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Hand Therapy Consulting regularly shares current news and information on hand therapy practices from around the world, including information on common hand problems, trends in hand therapy exercises and treatment as well as updates and announcements on our own research and activities.

Lipoma of an extensor tendon compartment is an extremely rare tumour of the hand. Although benign, it can cause pain, finger stiffness and nerve compression, necessitating surgical excision.

As patients frequently present to Hand Therapists for an opinion and symptomatic management; it is important that therapists are aware of the existence of lipomas and their treatment, so as to not delay referral to a hand surgeon for surgical release and histological examination.

Case Study

David, a 49 year old man presented to Hand Therapy with an 8 month history of a lump on the dorsum of the left hand between the 4th and 5th Metacarpals. The lump was causing pain and stiffness of his ring and little fingers. He had also developed a neuropraxia and was unable to bring his little finger in towards his hand.

A hard, mobile lump could be felt on the back of his hand between the metacarpals of the little nad ring finger (4th webspace).

David was referred for radiographs, an ultrasound scan and nerve conduction studies. The radiograph was unremarkable but the ultrasound scan revealed a highly vascular mass as well as bony erosion of the 5th MCP joint. Sonar is very sensitive to the presence of such leaions, but is non-specific to the aetiology of the lesion. Therefore several differential diagnoses were possible, including both benign and malignant possibilities.

The first image shows the tumour and bony erosions of the MCPJ and the second image shows the highly vascularised tumour.



The nerve conduction study confirmed Cubital Tunnel Syndrome, with a recommendation for surgical release. The nerve compression was the reason the patient could not adduct his little finger towards his ring finger.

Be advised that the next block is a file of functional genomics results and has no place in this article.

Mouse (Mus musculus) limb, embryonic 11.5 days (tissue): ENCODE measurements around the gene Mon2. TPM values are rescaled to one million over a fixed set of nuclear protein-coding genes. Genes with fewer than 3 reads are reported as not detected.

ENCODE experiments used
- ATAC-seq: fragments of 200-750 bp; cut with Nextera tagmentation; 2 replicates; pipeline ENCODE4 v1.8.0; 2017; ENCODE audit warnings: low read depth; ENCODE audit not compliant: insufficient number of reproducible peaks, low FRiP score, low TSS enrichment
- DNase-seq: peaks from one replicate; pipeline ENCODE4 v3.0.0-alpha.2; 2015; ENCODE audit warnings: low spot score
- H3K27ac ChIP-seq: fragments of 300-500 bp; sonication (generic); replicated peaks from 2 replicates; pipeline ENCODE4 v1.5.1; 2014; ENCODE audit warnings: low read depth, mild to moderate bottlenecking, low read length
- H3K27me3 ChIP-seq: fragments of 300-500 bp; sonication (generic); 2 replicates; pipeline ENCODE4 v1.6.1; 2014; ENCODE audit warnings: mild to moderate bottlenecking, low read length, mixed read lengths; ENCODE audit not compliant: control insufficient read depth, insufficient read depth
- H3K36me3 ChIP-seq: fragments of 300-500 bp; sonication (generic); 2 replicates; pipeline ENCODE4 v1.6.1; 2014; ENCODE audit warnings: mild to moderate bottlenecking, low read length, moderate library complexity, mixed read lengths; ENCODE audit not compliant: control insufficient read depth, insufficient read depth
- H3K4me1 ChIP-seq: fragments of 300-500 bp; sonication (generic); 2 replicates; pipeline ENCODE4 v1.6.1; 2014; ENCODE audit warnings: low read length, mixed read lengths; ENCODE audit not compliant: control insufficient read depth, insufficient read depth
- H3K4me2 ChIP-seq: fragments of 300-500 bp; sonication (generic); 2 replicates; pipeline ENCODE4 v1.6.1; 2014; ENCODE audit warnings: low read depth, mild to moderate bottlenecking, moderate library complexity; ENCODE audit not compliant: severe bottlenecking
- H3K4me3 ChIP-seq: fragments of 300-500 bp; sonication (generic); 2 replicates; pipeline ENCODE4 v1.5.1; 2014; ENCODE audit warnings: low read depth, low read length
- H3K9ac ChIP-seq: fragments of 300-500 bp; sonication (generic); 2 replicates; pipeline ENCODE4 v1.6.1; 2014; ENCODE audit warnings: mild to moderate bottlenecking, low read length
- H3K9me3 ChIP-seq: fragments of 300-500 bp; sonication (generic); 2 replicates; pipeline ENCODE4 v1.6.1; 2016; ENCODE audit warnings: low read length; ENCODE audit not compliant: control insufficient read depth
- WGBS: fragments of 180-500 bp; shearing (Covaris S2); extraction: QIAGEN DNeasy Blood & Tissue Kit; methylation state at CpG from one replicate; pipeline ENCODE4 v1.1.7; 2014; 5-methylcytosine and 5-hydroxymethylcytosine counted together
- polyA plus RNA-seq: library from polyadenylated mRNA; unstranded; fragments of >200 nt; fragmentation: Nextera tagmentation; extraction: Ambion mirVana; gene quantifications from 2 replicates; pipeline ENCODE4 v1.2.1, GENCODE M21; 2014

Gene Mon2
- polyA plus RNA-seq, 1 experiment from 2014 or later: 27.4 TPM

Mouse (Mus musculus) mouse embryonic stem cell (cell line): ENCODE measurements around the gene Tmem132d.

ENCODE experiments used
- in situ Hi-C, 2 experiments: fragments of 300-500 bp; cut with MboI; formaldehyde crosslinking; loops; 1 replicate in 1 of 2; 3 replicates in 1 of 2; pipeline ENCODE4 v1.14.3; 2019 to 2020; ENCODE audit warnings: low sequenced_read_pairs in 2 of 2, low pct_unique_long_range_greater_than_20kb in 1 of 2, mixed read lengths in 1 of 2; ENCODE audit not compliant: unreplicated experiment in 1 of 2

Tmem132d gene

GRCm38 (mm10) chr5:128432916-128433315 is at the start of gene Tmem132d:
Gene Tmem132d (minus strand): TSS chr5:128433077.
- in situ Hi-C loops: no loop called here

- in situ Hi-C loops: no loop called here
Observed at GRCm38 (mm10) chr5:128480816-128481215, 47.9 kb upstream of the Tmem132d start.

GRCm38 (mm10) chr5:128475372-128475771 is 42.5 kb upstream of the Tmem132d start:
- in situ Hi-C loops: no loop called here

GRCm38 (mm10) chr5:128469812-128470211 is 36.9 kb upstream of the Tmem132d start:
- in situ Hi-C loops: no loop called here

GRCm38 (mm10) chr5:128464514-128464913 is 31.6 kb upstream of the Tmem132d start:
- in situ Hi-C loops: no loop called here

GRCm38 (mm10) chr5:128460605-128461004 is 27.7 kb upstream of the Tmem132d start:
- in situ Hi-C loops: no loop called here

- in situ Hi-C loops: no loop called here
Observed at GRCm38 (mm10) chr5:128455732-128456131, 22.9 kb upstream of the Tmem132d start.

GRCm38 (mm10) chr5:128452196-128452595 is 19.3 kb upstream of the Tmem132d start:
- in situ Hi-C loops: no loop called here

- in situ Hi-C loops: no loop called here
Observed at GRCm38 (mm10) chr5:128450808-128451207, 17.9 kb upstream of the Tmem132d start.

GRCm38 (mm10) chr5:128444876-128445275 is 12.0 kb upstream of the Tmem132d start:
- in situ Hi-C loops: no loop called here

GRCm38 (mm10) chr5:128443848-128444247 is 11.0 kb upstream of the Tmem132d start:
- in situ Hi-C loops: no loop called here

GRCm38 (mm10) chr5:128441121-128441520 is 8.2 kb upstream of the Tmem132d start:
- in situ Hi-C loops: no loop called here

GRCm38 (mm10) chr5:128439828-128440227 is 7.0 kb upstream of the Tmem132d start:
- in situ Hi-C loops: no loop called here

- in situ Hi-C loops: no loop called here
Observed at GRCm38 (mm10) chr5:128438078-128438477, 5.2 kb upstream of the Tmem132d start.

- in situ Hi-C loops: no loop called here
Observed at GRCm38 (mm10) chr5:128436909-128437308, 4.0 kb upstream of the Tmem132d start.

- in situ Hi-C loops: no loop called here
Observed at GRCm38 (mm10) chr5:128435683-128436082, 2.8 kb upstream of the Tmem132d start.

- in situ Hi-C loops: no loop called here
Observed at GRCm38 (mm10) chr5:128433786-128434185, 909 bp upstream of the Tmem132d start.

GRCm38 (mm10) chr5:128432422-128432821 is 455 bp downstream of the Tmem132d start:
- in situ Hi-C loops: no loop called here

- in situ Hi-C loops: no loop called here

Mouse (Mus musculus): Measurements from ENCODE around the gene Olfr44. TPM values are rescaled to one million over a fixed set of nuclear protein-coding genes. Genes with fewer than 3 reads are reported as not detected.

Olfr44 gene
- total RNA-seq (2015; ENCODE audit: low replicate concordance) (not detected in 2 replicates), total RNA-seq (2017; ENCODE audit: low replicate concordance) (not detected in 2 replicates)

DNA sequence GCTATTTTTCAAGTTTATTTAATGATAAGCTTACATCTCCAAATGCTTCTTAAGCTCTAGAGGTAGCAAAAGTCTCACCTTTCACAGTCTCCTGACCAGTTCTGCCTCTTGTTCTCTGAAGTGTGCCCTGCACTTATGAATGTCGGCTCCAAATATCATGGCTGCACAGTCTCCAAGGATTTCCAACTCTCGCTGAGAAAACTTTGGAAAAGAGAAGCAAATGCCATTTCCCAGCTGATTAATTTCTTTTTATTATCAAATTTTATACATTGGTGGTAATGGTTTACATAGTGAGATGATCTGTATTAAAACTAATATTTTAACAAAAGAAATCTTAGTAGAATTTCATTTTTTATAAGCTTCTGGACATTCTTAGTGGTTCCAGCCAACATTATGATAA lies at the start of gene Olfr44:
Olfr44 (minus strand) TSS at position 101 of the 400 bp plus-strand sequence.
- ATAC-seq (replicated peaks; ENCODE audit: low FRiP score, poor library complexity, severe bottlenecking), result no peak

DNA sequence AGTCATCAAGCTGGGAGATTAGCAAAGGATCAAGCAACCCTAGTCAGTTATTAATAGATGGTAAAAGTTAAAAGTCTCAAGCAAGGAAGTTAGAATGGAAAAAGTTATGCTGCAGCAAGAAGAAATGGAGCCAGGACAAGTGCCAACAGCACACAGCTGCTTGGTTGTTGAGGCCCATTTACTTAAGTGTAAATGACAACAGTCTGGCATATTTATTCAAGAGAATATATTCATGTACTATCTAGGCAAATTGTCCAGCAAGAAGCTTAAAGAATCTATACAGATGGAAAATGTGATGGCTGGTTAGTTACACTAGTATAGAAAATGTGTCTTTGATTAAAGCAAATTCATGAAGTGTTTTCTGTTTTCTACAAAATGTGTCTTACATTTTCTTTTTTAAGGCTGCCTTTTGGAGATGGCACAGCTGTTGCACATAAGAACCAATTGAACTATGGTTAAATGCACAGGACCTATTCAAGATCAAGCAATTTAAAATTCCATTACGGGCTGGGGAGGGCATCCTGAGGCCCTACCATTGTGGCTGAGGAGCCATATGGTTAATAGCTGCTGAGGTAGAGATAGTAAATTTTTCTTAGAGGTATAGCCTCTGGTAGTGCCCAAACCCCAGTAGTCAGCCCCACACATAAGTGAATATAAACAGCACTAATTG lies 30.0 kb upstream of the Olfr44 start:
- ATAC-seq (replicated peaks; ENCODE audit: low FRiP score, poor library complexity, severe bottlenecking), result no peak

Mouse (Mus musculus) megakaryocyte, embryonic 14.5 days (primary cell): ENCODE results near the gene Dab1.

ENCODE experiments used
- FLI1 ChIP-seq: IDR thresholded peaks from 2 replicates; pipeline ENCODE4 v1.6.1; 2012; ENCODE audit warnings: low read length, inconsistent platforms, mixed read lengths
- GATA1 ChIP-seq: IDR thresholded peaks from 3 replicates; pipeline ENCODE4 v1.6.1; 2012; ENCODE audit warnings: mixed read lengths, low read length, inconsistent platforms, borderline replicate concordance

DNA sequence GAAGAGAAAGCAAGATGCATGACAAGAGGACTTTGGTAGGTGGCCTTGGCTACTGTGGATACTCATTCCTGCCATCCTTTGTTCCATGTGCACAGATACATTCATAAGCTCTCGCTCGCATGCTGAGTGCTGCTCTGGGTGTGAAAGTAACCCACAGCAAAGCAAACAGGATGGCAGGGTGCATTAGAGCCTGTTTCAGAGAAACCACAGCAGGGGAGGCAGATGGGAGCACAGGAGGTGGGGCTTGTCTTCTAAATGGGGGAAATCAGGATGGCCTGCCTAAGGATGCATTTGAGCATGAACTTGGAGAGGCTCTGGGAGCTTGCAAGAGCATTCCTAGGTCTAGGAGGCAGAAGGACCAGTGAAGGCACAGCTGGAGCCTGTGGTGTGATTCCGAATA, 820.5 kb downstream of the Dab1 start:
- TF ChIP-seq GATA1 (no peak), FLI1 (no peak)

David was referred to Dr Andrew Barrow to have the mass removed. The mass was sent for a histological analysis which confirmed a rare lipoma of the tendon sheath of the 5th extensor compartment.

David returned to hand therapy 1 week after surgery. Scar tissue had started to develop around the surgical incision. Some pain and finger stiffness was present. The nerve compression had resolved and finger adduction becam possible again.


 Lipomas of the tendon sheath are rare, with only a few reported cases. To our knowledge only one other case of a lipoma in the 4th extensor compartment of the hand has been reported by Gurich et al in the American Journal of Orthopaedics in December 2015.

According to Gurich et al, there are 2 types of Lipoma’s; eother a discrete solid masses of adipose tissue or adipose tissue coupled with hypertrophic synovial villi. Both types are benign but require surgical excision because they cause symptoms of pain, stiffness and nerve compression.

Although Lipomas are benign by definition, they can transform into liposarcomas in rare cases (Murphey et al, 2004). Recurrence rates are less than 5% if complete surgical excision of the lipoma occurs. It is important that clinicans are aware of the dangers of Lipoma's and promptly refer for surgical excision.




In the event of a serious traumatic amputation of the hand, patients currently have one of 3 options available to them:

1.  Hand replantation if the tissues are viable and if the severed hand is professionally cared for immediately after the accident.This procedure is carried out of if the hand can function without pain and the goal would be to give the patient back as much function as possible.

2. Amputation if the tissues are too damaged and the hand cannot be replanted. A cosmetic or prosthetic hand may be offered to improve the cosmetic appearance and function of the hand.

3. Hand transplantation if a hand replantation is not an option, surgeons can offer the patient a hand transplantation whereby a donor hand is transplanted onto the recipient's forearm. Am operation such as this requires a team of up to 20 surgeons who connect the arteries, veins, tensonds and bones. Immune suppresant drugs are used to prevent the rejection of the donor hand by the body.


All thre options above will require a highly skilled hand therapist to rehabilitate the injured person to ensure maximum return to function.

Now researchers are developing a robotic hand which has intricate motion capabilities. In additin, the researchers are planning to grow human tissue onto the robotic hand, which would mean that a person could be provided with and entirely NEW hand in the event of an accident. Researchers put the hand through a laser scanner and then 3D printed artificial bones to match. The hand can be operated remotely by wearing a glove covered in sensors.

For more information on this incredible scientific development, please click on the following link:



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